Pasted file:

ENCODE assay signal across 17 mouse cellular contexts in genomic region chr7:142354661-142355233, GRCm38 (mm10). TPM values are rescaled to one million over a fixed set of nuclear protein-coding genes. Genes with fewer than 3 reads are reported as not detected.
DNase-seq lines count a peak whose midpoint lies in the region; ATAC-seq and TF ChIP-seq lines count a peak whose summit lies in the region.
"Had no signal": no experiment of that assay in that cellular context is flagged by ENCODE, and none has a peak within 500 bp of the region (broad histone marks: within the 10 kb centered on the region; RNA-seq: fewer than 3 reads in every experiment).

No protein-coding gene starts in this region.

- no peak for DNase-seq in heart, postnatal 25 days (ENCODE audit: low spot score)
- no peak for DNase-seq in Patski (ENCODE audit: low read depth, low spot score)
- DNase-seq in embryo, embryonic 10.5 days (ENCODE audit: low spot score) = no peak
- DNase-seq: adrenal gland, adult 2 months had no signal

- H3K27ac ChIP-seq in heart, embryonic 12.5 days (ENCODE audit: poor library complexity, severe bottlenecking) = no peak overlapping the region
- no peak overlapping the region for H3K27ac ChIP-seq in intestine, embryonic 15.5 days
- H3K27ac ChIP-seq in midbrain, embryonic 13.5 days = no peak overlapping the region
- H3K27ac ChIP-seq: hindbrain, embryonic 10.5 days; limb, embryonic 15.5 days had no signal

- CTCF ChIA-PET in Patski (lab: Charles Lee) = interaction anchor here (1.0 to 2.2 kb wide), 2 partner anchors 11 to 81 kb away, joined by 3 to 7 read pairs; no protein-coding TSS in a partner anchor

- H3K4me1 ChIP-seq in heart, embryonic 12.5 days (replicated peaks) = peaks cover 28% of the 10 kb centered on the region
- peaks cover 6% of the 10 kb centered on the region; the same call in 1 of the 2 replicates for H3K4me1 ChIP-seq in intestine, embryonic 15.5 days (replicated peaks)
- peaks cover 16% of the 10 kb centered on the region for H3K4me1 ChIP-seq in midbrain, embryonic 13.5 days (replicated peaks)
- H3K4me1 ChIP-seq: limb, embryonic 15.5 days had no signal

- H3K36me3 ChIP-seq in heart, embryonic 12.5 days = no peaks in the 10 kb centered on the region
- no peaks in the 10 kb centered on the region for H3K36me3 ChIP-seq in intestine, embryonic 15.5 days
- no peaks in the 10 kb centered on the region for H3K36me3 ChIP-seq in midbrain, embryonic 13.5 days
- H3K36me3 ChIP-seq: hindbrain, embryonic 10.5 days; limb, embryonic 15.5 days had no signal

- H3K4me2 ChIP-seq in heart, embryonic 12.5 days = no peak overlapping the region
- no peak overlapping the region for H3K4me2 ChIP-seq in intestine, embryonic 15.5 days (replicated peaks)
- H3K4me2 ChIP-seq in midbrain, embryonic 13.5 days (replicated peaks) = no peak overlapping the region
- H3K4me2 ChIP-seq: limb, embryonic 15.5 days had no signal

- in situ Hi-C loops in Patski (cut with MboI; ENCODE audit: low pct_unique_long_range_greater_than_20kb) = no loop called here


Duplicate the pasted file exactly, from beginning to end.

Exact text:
ENCODE assay signal across 17 mouse cellular contexts in genomic region chr7:142354661-142355233, GRCm38 (mm10). TPM values are rescaled to one million over a fixed set of nuclear protein-coding genes. Genes with fewer than 3 reads are reported as not detected.
DNase-seq lines count a peak whose midpoint lies in the region; ATAC-seq and TF ChIP-seq lines count a peak whose summit lies in the region.
"Had no signal": no experiment of that assay in that cellular context is flagged by ENCODE, and none has a peak within 500 bp of the region (broad histone marks: within the 10 kb centered on the region; RNA-seq: fewer than 3 reads in every experiment).

No protein-coding gene starts in this region.

- no peak for DNase-seq in heart, postnatal 25 days (ENCODE audit: low spot score)
- no peak for DNase-seq in Patski (ENCODE audit: low read depth, low spot score)
- DNase-seq in embryo, embryonic 10.5 days (ENCODE audit: low spot score) = no peak
- DNase-seq: adrenal gland, adult 2 months had no signal

- H3K27ac ChIP-seq in heart, embryonic 12.5 days (ENCODE audit: poor library complexity, severe bottlenecking) = no peak overlapping the region
- no peak overlapping the region for H3K27ac ChIP-seq in intestine, embryonic 15.5 days
- H3K27ac ChIP-seq in midbrain, embryonic 13.5 days = no peak overlapping the region
- H3K27ac ChIP-seq: hindbrain, embryonic 10.5 days; limb, embryonic 15.5 days had no signal

- CTCF ChIA-PET in Patski (lab: Charles Lee) = interaction anchor here (1.0 to 2.2 kb wide), 2 partner anchors 11 to 81 kb away, joined by 3 to 7 read pairs; no protein-coding TSS in a partner anchor

- H3K4me1 ChIP-seq in heart, embryonic 12.5 days (replicated peaks) = peaks cover 28% of the 10 kb centered on the region
- peaks cover 6% of the 10 kb centered on the region; the same call in 1 of the 2 replicates for H3K4me1 ChIP-seq in intestine, embryonic 15.5 days (replicated peaks)
- peaks cover 16% of the 10 kb centered on the region for H3K4me1 ChIP-seq in midbrain, embryonic 13.5 days (replicated peaks)
- H3K4me1 ChIP-seq: limb, embryonic 15.5 days had no signal

- H3K36me3 ChIP-seq in heart, embryonic 12.5 days = no peaks in the 10 kb centered on the region
- no peaks in the 10 kb centered on the region for H3K36me3 ChIP-seq in intestine, embryonic 15.5 days
- no peaks in the 10 kb centered on the region for H3K36me3 ChIP-seq in midbrain, embryonic 13.5 days
- H3K36me3 ChIP-seq: hindbrain, embryonic 10.5 days; limb, embryonic 15.5 days had no signal

- H3K4me2 ChIP-seq in heart, embryonic 12.5 days = no peak overlapping the region
- no peak overlapping the region for H3K4me2 ChIP-seq in intestine, embryonic 15.5 days (replicated peaks)
- H3K4me2 ChIP-seq in midbrain, embryonic 13.5 days (replicated peaks) = no peak overlapping the region
- H3K4me2 ChIP-seq: limb, embryonic 15.5 days had no signal

- in situ Hi-C loops in Patski (cut with MboI; ENCODE audit: low pct_unique_long_range_greater_than_20kb) = no loop called here